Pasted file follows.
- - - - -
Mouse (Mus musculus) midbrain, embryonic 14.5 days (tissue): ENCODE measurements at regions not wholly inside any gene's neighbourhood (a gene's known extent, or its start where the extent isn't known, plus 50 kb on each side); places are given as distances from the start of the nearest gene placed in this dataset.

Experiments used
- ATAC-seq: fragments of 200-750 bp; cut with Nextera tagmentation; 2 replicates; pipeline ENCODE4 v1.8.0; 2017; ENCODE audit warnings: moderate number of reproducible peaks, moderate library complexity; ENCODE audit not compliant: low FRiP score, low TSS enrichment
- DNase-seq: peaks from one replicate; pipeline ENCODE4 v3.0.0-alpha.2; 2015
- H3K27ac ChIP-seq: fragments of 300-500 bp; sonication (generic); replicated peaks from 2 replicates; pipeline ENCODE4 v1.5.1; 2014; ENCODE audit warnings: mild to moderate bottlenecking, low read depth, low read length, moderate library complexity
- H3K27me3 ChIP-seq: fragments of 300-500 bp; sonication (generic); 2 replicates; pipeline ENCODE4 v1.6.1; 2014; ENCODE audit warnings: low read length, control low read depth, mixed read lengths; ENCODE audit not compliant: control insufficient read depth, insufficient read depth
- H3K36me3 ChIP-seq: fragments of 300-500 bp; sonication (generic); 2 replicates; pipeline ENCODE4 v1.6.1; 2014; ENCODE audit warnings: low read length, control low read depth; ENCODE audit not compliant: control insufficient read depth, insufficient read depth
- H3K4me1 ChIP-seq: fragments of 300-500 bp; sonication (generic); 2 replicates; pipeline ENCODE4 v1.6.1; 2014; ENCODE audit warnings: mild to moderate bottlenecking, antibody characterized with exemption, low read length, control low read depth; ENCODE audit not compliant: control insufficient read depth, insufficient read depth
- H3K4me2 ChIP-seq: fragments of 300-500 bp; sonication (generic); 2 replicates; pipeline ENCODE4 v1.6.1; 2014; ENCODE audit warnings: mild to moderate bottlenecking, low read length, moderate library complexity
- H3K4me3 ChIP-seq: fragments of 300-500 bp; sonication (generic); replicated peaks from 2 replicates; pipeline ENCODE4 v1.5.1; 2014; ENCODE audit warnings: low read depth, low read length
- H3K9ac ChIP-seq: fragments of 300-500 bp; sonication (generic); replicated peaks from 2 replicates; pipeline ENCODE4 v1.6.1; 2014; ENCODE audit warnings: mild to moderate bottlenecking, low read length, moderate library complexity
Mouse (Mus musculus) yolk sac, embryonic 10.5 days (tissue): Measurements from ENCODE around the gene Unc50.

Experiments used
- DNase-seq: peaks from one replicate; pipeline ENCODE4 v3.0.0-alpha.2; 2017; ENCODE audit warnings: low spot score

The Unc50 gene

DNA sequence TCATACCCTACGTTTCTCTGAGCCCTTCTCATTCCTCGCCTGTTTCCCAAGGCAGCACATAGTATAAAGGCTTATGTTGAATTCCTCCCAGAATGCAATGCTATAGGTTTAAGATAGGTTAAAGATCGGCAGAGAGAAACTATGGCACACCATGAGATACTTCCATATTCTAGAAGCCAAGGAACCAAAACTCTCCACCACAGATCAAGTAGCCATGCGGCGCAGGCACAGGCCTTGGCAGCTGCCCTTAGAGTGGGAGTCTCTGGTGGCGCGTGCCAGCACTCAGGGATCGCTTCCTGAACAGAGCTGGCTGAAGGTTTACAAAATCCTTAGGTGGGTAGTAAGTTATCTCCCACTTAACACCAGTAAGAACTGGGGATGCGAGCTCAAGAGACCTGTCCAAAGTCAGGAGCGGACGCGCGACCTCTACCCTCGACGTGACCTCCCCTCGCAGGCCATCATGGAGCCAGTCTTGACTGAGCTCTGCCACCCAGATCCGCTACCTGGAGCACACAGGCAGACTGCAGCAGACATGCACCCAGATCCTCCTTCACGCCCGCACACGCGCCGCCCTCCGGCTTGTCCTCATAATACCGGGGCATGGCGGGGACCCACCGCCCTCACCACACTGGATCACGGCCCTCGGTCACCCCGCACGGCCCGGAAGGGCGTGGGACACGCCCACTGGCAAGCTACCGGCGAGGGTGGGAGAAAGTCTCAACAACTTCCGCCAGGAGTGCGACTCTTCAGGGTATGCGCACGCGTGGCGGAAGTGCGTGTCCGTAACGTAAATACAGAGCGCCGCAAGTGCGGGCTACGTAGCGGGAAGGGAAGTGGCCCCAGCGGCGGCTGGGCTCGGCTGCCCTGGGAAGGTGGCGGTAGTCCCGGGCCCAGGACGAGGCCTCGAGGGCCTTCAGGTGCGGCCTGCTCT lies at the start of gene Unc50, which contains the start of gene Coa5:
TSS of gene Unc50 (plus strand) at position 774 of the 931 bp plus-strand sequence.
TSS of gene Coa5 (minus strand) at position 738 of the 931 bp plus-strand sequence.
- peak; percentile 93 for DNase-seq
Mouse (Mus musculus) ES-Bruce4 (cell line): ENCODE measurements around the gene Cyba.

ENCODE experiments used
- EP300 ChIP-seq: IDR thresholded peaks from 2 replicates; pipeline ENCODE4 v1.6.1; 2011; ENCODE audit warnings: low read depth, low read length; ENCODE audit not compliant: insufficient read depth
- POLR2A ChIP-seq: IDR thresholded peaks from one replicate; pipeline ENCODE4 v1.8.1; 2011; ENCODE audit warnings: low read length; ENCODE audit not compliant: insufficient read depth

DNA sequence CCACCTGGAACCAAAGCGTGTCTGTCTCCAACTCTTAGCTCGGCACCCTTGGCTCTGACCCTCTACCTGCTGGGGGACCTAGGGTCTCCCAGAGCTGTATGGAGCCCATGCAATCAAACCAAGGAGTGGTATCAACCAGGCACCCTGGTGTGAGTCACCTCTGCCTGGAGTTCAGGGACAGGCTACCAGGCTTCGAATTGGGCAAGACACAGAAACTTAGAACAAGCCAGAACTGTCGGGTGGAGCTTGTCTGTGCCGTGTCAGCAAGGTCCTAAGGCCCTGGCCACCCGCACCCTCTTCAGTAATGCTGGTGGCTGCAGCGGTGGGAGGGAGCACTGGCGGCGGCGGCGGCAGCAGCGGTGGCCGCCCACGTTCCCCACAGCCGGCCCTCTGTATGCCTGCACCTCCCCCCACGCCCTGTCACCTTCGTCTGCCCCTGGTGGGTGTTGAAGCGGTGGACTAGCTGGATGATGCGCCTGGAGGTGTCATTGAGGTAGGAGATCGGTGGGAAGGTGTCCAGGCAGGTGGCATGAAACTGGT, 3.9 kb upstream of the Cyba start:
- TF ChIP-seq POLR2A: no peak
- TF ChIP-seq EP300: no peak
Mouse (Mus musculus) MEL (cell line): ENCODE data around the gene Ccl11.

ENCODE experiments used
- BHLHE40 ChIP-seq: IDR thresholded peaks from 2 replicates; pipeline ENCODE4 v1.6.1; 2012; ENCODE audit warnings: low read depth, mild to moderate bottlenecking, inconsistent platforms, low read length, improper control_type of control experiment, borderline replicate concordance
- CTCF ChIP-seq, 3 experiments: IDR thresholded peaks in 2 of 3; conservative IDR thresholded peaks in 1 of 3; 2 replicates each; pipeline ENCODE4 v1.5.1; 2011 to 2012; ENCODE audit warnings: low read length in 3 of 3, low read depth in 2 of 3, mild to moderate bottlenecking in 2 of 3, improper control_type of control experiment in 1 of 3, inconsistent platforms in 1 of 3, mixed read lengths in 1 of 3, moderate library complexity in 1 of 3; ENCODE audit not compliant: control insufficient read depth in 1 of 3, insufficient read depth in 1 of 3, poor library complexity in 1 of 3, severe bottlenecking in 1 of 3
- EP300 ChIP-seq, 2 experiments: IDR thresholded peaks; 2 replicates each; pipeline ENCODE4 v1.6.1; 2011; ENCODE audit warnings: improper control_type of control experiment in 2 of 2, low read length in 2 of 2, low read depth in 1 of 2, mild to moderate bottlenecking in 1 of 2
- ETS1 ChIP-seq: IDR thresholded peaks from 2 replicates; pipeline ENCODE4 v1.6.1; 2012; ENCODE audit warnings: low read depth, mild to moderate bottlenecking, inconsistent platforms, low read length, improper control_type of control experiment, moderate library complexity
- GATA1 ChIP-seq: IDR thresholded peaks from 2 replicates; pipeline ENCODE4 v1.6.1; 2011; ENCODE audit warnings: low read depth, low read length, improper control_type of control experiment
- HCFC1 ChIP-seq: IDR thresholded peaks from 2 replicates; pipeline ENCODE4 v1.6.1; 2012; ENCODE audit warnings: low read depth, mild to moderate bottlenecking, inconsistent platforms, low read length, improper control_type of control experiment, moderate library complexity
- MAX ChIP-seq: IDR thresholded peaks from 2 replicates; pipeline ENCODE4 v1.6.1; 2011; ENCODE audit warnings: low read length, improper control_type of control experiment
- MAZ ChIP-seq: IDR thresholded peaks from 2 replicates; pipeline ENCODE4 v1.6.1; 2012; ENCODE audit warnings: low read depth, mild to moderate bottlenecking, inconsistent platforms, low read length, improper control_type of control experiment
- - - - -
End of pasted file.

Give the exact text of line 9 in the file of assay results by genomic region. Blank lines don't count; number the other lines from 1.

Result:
- H3K4me2 ChIP-seq: fragments of 300-500 bp; sonication (generic); 2 replicates; pipeline ENCODE4 v1.6.1; 2014; ENCODE audit warnings: mild to moderate bottlenecking, low read length, moderate library complexity